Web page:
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September 07, 1973 - Image 1

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Michigan Daily, 1973-09-07

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For
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Eighty-Three Years of Editorial Freedom
Vol. LXXXIV, No. 2 Ann Arbor, Michigan-Friday, September 7, 1973 Free Issue

Twenty Pages

F O SE NWS tAPPM CL6 Jt1I-
Today is a perfect day for purchasing a subscription
to the Daily. For a mere $10, you can get the Daily
delivered to your place of residence from now until
classes end in April. To cash in on this amazing offer
call the Circulation Desk at 764-0558 between 9 a.m.
and 5:00 p.m. In these days of spiraling inflation and
economic chaos there's probably not a better bargain
in town.
Demonstration planned
Student Government Council (SGC) and the Student
Action Committee are sponsoring an anti-Nixon protest
today at 1:00 p.m. at the People's Plaza in front of the
Administration Building. Along with speeches denounc-
ing the President, a number of people including SGC
President Lee Gill will be explaining the recently called
tuition strike.
Lottery numbers
This week's winning numbers are 054 and 772.
Happenings . .
. . . are topped today by the first day of school.
For those looking for relief after this tough opening .day,
the evening should provide some pleasant diversions ...
the Bogart Festival will continue with "Caine Mutiny
at 7:00 and 9:00 at the Arch. Aud. . the R. C. Summer
Theatre will present Mrozek's "Tango" at the RC
Aud. at 8:00 p.m. . . . Barbour Gym will be the scene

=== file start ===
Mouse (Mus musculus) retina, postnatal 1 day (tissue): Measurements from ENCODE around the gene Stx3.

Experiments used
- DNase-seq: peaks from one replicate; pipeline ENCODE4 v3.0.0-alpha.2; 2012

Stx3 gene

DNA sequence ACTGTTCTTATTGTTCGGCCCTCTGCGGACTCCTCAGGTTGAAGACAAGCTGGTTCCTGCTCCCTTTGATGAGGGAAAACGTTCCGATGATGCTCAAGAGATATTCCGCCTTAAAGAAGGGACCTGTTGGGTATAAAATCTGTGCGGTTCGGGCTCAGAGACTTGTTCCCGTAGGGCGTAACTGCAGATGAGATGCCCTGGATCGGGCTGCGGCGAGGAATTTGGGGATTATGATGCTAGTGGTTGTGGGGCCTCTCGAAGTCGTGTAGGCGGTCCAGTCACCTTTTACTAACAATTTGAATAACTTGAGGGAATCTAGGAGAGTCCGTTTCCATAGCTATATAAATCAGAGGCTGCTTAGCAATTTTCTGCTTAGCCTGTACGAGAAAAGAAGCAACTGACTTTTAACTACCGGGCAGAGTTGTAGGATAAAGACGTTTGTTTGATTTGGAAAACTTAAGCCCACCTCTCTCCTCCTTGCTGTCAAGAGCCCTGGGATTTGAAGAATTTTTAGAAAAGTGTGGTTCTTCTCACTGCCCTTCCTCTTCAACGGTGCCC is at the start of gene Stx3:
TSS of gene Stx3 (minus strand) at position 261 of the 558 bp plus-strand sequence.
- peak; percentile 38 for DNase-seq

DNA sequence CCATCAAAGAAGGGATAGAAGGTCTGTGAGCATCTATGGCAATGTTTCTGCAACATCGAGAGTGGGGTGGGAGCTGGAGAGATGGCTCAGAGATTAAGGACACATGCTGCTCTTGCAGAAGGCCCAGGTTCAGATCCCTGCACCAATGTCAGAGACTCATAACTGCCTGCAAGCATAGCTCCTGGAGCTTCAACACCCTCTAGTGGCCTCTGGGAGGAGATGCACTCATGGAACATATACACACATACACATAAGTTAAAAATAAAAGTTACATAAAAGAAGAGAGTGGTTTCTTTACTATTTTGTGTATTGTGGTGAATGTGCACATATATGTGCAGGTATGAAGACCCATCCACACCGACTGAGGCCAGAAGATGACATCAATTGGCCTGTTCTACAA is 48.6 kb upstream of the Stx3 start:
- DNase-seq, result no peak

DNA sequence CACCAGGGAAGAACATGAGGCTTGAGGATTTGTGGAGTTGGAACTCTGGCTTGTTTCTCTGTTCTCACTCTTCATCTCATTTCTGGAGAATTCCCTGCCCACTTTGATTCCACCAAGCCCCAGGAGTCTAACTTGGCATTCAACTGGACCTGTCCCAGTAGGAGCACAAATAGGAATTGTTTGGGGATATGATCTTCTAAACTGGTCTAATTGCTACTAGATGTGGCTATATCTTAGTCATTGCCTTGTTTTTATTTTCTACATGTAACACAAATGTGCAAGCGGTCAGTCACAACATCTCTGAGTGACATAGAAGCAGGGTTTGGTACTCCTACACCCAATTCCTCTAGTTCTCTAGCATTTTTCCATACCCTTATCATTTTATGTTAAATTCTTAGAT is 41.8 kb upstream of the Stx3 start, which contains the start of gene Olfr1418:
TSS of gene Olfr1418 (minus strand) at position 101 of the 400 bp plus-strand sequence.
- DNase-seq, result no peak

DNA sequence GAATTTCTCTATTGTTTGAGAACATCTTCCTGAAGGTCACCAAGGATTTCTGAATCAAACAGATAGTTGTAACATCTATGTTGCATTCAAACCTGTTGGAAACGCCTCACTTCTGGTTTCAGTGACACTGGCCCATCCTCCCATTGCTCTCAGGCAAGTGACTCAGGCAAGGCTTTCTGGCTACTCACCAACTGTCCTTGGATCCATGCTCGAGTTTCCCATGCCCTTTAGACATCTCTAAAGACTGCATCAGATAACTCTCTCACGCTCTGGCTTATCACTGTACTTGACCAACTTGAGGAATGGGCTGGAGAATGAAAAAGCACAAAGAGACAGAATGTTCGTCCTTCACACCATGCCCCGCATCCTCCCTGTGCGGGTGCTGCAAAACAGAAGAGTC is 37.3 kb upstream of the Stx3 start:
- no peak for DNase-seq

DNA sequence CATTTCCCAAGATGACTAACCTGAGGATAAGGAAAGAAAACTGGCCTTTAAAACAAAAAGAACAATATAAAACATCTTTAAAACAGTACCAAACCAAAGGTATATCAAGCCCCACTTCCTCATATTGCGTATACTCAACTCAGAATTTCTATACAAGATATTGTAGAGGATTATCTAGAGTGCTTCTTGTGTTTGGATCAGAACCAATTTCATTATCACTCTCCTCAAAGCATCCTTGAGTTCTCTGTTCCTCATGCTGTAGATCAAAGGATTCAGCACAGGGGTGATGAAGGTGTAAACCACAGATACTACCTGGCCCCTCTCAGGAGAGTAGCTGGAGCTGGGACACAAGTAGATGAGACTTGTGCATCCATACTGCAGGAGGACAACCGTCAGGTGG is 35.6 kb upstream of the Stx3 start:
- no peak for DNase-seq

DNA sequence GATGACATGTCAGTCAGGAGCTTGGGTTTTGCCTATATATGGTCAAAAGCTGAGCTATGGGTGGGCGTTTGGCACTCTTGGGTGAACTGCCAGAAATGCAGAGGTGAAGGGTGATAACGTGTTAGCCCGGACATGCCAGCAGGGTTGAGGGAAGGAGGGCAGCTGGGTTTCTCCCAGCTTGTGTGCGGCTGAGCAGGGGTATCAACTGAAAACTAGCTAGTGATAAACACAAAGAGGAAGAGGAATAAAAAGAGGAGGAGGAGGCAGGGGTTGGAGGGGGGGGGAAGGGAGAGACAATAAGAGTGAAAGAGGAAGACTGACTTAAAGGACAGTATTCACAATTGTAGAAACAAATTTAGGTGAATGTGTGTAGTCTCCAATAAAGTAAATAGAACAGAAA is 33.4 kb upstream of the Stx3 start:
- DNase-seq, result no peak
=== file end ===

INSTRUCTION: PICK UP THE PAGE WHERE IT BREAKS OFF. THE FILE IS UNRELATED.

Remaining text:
of an international folk dancing session at 8:00 p.m... .
those holding senior priority football coupons can pick
up their tickets between 8:30 a.m. and 4:30 p.m. at
Yost Field House.
Old time religion
Sen. Harold Hughes (D-Iowa) announced in Des Moines
yesterday that he would not seek re-election in 1974 so
he can become a religious lay worker. A former gover-
nor elected to the Senate in 1968, Hughes has been a
leader in the Congress'.anti-war effort as well as a
staunch supporter of other liberal causes. In making
his announcement at a press conference Hughes said,
"Rightly or wrongly I believe I can reach more people
through a spiritual approach more effectively than I
have been able to achieve through the political ap-
proach."
Book banned
The Board of Education of Cranby, Conn., a small
New England hamlet has decided to ban Norman Mail-
er's "The Naked and The Dead" from a high school
reading list. "The most vital job any board of education
can do is assuming that responsibility of what our stud-
ents should study," said Joan Burns, one of the board
members who approved the measure. "I want books they
learn from -to be in better language than what they
hear in the lavatory," she added.
"
Academic heaven
Officials at the Coleridge Night School in Cambridge,
England, have come up with the perfect course for to-
day's ambitious college student. Entitled "The Art of
Doing Nothing", the course allows students to either
sit, sleep, read, write, doodle or simply gaze into space.
The school plans to offer the course for a bargain rate of
$3.75. The cheap price is possible, officials say, because
the class won't have a professor.
0
Dope note
According to London author and research sociologist
John Auld, the days of marijuana in England may well
be numbered. As a result of police crackdowns around
the country Auld claims, the drug has become increas-
ingly scarce and naturally more expensive. Auld pre-
dicts that if the present trend continues cannibas will
son acquire a status within the- drug scene like that
traditionally assodiated with cocaine- "an exotic symbol
of high living reserved for those who can both afford